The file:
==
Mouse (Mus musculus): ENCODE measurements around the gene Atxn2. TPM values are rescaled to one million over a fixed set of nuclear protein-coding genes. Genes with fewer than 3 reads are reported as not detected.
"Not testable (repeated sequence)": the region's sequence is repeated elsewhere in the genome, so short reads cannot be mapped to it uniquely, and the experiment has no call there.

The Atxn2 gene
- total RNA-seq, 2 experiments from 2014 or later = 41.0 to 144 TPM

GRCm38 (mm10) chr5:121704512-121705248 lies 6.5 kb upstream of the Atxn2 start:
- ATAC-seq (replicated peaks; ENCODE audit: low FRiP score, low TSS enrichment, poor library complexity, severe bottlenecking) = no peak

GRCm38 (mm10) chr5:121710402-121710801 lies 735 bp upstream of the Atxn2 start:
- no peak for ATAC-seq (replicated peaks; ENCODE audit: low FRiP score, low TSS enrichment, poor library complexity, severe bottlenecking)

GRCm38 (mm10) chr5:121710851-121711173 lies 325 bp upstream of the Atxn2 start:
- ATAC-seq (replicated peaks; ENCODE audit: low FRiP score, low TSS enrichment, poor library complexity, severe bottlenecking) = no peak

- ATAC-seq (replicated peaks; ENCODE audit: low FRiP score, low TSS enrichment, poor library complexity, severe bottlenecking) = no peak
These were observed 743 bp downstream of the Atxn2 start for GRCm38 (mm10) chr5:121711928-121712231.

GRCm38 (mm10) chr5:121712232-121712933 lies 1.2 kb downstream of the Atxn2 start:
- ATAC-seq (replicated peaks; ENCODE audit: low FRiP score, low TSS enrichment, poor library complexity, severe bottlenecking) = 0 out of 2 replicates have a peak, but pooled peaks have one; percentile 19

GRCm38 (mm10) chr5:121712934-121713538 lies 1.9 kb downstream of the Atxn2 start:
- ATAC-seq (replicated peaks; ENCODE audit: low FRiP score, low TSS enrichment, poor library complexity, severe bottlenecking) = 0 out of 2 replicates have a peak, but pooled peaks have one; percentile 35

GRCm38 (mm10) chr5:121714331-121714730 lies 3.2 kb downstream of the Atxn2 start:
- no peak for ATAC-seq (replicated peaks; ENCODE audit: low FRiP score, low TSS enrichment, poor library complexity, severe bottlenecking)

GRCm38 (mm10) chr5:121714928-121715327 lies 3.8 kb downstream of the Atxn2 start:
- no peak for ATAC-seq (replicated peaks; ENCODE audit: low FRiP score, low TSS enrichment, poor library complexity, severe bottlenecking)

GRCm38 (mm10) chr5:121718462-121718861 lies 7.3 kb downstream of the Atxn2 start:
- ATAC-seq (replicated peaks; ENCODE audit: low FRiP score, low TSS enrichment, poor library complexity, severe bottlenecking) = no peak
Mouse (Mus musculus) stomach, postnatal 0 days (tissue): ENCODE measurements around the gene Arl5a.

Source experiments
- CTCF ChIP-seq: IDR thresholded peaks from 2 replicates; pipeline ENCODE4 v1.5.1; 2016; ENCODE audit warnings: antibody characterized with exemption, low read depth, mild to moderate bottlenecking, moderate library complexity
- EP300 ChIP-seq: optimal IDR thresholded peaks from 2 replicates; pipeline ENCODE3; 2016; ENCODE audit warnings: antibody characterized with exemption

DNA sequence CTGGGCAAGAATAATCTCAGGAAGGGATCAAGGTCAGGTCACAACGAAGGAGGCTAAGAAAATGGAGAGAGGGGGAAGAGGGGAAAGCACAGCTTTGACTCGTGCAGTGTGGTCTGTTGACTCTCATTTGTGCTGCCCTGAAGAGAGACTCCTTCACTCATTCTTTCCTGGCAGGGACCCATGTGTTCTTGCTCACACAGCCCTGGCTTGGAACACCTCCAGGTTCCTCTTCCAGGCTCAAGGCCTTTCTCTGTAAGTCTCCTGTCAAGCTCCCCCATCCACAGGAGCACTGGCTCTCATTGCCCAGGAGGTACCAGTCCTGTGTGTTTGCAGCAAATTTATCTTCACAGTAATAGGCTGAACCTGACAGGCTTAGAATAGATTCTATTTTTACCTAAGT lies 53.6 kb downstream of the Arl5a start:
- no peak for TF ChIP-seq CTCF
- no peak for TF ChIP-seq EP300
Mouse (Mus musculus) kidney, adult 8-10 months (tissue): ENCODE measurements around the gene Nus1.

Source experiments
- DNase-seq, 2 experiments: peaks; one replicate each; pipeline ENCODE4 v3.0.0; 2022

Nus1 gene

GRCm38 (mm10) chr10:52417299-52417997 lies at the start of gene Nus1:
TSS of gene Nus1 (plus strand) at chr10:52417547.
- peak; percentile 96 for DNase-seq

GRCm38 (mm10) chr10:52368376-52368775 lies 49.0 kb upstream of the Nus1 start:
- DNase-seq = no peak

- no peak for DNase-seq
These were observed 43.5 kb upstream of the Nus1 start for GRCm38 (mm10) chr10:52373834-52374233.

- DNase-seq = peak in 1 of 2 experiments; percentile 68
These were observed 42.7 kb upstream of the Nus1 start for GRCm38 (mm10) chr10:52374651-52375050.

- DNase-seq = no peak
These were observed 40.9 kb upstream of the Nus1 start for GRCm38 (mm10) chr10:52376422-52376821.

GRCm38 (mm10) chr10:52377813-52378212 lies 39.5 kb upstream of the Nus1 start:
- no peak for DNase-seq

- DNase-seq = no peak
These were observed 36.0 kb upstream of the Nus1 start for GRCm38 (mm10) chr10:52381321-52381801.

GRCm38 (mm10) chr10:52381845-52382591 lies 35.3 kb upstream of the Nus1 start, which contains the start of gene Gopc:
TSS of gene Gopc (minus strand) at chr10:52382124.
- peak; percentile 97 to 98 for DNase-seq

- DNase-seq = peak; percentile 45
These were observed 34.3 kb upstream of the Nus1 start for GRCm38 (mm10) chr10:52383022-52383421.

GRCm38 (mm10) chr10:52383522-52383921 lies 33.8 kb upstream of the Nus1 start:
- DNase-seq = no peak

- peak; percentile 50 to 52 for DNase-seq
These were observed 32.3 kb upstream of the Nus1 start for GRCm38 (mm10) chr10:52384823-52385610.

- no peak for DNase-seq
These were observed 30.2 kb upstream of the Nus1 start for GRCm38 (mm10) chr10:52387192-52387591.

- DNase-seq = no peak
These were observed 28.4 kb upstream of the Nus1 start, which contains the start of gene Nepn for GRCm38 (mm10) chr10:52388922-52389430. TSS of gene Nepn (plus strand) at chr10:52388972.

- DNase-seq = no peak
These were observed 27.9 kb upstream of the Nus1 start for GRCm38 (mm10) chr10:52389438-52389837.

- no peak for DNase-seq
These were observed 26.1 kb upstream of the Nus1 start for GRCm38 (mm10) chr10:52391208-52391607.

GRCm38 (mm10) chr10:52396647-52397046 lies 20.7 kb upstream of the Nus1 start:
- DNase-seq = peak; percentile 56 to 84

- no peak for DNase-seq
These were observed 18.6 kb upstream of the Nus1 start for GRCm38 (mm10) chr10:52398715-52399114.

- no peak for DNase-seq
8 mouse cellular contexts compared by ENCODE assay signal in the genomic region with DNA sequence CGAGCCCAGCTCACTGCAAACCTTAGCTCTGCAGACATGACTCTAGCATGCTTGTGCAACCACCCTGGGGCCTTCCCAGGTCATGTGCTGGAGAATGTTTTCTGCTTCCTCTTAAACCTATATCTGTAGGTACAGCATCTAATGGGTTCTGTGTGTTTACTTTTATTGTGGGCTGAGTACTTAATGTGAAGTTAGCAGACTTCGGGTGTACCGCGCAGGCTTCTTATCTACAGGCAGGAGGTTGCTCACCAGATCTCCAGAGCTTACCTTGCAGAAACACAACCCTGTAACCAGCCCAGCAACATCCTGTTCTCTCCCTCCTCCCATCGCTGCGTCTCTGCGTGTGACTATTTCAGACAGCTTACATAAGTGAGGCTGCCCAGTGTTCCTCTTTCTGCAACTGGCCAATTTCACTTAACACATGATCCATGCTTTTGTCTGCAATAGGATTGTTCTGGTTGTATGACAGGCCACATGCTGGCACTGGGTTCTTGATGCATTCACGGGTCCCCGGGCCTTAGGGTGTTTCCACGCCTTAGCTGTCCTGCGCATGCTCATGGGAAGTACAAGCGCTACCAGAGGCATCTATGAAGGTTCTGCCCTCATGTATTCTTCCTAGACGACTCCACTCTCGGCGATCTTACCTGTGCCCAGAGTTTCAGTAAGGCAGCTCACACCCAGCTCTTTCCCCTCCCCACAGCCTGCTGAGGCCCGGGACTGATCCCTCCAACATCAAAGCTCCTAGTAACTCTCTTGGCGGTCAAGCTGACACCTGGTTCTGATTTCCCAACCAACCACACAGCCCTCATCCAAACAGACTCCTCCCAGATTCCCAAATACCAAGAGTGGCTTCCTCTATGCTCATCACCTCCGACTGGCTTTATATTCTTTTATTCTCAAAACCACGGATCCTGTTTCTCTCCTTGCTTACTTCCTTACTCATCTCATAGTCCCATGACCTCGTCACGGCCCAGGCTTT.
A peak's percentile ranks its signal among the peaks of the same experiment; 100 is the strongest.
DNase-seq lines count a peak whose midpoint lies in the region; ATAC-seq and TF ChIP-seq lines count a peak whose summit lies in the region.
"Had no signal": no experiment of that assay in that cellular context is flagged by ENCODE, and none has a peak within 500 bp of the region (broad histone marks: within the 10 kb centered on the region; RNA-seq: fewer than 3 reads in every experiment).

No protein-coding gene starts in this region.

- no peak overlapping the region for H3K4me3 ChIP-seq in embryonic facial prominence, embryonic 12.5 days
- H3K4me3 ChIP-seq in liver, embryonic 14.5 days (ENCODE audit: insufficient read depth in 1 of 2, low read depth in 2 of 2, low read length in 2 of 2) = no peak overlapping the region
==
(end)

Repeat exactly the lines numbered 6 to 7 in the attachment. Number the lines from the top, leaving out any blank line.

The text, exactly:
- ATAC-seq (replicated peaks; ENCODE audit: low FRiP score, low TSS enrichment, poor library complexity, severe bottlenecking) = no peak

GRCm38 (mm10) chr5:121710402-121710801 lies 735 bp upstream of the Atxn2 start: